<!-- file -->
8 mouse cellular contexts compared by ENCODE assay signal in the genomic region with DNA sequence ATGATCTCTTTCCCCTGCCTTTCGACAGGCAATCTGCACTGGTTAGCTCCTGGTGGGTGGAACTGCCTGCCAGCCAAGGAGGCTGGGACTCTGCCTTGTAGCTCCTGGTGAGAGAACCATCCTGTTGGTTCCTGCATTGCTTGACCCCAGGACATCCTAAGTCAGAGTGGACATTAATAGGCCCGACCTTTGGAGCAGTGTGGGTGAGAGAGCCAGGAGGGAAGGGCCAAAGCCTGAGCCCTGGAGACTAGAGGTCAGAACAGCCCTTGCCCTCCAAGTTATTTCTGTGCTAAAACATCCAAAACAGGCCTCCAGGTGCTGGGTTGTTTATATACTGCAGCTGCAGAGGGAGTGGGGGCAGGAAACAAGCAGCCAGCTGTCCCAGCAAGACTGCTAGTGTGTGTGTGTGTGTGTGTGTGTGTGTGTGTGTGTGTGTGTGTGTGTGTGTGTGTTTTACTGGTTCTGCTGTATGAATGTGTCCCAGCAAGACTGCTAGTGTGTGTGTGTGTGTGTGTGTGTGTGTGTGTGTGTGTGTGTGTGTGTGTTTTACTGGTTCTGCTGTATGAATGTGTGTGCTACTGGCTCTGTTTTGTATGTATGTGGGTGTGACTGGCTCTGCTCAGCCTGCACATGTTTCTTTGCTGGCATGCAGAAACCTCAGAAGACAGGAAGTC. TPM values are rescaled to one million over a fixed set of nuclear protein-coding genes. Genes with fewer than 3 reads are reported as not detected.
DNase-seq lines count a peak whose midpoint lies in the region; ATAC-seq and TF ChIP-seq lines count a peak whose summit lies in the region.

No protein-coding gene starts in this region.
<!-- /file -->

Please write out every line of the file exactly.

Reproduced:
8 mouse cellular contexts compared by ENCODE assay signal in the genomic region with DNA sequence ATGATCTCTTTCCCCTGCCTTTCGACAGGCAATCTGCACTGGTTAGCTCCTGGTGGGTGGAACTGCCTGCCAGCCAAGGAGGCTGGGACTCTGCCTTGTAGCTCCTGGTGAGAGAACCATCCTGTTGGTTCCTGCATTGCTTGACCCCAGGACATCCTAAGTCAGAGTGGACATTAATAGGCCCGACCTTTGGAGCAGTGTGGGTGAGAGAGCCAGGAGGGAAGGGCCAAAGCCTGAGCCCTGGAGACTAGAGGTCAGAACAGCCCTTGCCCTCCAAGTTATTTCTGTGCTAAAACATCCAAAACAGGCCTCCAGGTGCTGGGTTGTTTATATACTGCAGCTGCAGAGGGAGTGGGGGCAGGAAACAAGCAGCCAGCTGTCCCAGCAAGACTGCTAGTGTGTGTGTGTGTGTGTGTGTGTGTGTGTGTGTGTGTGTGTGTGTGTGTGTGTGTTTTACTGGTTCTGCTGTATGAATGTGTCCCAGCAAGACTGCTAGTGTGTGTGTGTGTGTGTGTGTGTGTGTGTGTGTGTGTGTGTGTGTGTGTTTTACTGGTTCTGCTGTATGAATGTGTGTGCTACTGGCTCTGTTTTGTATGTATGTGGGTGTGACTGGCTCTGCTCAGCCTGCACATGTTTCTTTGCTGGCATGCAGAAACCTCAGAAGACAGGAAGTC. TPM values are rescaled to one million over a fixed set of nuclear protein-coding genes. Genes with fewer than 3 reads are reported as not detected.
DNase-seq lines count a peak whose midpoint lies in the region; ATAC-seq and TF ChIP-seq lines count a peak whose summit lies in the region.

No protein-coding gene starts in this region.